What Happens Next for Elon Musk’s Twitter Bid

Over the holiday weekend, Twitter’s board put in place a poison pill provision in an effort to block Elon Musk, who wants to buy the social media platform. The maneuver, which would make it more difficult and expensive for Mr. Musk to acquire shares without the approval of the board, will give Twitter’s management time to assess the offer and potentially invite other buyers via a sale process.

At least one private equity firm, Thoma Bravo, is interested, though it’s unclear whether that will result in a formal offer. There are also other actions Mr. Musk can take to outmaneuver Twitter’s reluctant board. Twitter’s stock was up more than 2 percent premarket ahead of the first trading session since the poison pill was announced.

In the meantime, the DealBook newsletter discussed some of the major questions that remain about Mr. Musk’s pursuit of Twitter:

He appears to be threatening it; at least, that’s what his tweet quoting Elvis Presley’s “Love Me Tender”Seems to imply. In a tender offer, also known as a hostile bid, Mr. Musk would go directly to shareholders, asking them to “tender” their shares at a given price (his offer is $ 54.20 a share, for now). This would require him to file a form with the Securities and Exchange Commission that, among other things, provides details about the financing behind his bid. That’s important, because questions remain about how Mr. Musk would get the cash to pay for a Twitter deal.

Remember that Mr. Musk is still dealing with the legal fallout over the claims he made about funding for his failed bid to take Tesla private in 2018.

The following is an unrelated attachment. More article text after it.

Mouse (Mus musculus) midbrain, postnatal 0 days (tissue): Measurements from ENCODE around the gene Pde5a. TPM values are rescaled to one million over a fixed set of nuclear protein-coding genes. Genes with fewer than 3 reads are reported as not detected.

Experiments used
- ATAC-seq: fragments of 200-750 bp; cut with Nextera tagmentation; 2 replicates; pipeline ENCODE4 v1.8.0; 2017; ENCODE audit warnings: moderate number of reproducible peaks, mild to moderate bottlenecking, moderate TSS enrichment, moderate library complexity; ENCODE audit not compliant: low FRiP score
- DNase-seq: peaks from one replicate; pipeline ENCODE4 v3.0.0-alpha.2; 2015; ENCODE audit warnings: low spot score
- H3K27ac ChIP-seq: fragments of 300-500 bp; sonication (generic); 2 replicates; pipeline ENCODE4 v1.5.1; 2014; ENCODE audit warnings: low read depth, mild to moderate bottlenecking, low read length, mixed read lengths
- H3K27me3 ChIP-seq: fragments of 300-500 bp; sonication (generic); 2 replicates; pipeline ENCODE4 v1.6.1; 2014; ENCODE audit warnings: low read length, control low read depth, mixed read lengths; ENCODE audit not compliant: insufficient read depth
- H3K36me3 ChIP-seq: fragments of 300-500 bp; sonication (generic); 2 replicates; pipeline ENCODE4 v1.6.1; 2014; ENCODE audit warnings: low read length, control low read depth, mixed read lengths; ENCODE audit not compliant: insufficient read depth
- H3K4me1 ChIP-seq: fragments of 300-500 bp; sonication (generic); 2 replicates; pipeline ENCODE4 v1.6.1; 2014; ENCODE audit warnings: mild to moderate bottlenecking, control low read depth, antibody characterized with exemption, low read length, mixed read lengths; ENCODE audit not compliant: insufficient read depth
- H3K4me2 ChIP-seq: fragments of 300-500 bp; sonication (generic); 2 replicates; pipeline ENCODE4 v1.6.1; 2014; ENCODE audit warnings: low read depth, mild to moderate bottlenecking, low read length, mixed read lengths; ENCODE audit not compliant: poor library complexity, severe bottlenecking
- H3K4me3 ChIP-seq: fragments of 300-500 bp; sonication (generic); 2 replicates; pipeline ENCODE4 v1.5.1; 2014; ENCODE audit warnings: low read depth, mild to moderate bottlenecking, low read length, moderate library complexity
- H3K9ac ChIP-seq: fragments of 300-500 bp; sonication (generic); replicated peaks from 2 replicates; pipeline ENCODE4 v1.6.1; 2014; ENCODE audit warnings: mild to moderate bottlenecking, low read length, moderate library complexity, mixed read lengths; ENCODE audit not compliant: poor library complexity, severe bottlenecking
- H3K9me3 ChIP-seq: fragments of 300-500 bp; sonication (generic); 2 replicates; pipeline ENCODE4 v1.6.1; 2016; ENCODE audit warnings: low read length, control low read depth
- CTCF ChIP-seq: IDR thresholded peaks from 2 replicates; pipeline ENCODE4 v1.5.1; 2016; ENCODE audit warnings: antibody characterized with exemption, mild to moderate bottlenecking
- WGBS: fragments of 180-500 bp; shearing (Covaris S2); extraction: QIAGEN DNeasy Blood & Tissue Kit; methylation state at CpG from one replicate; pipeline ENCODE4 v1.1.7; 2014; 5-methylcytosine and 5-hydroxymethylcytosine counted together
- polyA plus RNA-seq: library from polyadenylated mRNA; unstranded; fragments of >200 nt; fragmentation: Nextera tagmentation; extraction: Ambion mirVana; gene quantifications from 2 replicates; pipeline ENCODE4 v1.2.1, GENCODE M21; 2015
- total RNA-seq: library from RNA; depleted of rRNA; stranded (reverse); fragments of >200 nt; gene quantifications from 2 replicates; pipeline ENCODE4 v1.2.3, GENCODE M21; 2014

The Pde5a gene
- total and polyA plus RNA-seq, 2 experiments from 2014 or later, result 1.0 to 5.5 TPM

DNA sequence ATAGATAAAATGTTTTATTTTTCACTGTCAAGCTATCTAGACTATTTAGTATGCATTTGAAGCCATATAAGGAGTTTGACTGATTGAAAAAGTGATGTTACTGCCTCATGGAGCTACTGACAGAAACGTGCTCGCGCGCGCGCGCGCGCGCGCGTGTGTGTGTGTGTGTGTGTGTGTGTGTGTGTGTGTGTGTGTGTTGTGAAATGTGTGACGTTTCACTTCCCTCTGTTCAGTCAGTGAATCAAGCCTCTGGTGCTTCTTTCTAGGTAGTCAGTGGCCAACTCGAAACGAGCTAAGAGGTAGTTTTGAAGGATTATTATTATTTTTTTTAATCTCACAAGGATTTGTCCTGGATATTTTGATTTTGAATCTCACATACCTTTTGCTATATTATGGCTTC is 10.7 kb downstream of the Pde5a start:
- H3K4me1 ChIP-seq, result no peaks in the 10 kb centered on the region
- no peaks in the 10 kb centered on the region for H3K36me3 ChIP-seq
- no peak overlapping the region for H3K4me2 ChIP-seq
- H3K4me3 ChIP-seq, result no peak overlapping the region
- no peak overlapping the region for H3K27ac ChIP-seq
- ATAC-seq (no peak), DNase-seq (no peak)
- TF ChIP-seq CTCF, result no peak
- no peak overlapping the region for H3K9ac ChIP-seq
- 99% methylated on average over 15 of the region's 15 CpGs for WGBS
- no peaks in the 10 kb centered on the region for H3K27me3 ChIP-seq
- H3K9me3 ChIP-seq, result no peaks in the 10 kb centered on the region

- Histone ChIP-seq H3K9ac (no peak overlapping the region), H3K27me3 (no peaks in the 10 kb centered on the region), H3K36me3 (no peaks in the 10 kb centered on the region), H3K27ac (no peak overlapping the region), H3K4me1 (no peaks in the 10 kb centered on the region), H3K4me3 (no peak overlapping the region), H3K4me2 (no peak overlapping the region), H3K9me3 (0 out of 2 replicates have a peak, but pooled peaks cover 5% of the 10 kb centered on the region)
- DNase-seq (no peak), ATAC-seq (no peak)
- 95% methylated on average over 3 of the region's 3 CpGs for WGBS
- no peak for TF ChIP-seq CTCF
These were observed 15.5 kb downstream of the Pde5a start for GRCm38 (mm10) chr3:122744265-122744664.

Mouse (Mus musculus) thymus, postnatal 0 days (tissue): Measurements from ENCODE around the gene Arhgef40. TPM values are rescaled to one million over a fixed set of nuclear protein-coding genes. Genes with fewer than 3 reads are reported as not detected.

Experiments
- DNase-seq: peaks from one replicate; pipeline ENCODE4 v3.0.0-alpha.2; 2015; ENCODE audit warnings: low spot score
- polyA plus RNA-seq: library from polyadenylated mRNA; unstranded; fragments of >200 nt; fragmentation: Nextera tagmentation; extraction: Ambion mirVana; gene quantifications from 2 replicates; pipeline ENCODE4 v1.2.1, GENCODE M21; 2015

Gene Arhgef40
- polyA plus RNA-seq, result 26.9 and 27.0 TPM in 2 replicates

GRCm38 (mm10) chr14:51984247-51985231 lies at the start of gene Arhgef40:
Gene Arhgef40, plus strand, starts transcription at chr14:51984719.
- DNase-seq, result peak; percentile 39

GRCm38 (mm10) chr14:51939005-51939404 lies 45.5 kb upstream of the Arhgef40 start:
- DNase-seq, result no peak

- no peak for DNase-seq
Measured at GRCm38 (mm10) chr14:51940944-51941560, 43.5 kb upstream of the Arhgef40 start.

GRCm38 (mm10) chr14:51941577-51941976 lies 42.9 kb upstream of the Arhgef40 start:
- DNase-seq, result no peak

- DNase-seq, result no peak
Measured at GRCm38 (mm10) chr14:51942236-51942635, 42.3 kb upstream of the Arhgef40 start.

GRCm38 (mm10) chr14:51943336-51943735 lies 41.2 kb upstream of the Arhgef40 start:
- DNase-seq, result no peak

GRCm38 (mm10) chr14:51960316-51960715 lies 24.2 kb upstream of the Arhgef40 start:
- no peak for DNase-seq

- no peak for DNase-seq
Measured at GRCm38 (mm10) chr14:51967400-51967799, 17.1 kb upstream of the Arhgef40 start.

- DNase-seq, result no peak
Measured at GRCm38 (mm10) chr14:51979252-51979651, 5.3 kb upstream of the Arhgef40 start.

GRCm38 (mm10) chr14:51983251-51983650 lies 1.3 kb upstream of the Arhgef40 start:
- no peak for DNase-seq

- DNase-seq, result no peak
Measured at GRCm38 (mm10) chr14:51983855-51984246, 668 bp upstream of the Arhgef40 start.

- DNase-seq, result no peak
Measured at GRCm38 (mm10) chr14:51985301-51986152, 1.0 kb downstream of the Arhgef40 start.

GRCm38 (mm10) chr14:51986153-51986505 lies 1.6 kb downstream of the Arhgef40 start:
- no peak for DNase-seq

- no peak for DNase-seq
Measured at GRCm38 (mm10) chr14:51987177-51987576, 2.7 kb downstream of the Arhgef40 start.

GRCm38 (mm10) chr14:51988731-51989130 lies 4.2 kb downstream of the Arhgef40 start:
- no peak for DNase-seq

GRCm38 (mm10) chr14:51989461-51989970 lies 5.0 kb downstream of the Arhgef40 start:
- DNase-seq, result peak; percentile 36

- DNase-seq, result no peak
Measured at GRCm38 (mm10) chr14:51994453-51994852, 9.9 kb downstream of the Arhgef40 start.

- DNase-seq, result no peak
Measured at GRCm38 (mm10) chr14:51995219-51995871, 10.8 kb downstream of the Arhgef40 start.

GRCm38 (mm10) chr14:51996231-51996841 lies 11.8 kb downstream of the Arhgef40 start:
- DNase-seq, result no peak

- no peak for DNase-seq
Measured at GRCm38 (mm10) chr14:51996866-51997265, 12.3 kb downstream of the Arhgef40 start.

No, but it could put pressure on Twitter’s board to remove the defense, if enough shareholders support Mr. Musk’s bid. In 2012, for example, CVR Energy removed a poison pill it had put in place to thwart the activist investor Carl Icahn after his tender offer earned widespread support.

Several analysts said that they thought Mr. Musk’s bid was too low and that the board was only likely to accept an offer of $ 60 per share or more. But that’s partially based on Twitter’s ability to reach lofty financial targets in 2023: 315 million users and $ 7.5 billion in revenue, up from 217 million users and $ 5.1 billion in revenue in 2021.

Twitter’s stock rose above $ 70 per share when it announced those targets last year but has since fallen to around $ 45, as investors questioned the company’s ability to meet its goals and fend off competition from other social media sites. Management remains confident: “Our strategy and our goals for 2023 that we shared about a year ago are not changing,” Parag Agrawal, Twitter’s chief executive, said in February.

That’s even harder to say. Mr. Musk has suggested that he would promote more “free speech” on the platform, but Twitter insiders point to stalled user growth in 2016, before the company tightened up content moderationas a warning.

“They’ve gotten users to grow meaningfully over the last few years,” Rich Greenfield, a media industry analyst at LightShed Partners. “To make the platform chaos, I think, is going to make users go in the wrong direction.”

Maybe. Antitrust concerns would probably make it hard for many corporate buyers, especially in the tech industry. It’s a sizable check for private equity, far surpassing last year’s $ 30 billion take-private of Medline, the largest leveraged buyout in more than a decade. Twitter’s limited free cash flow also makes it less attractive to finance with a lot of debt.

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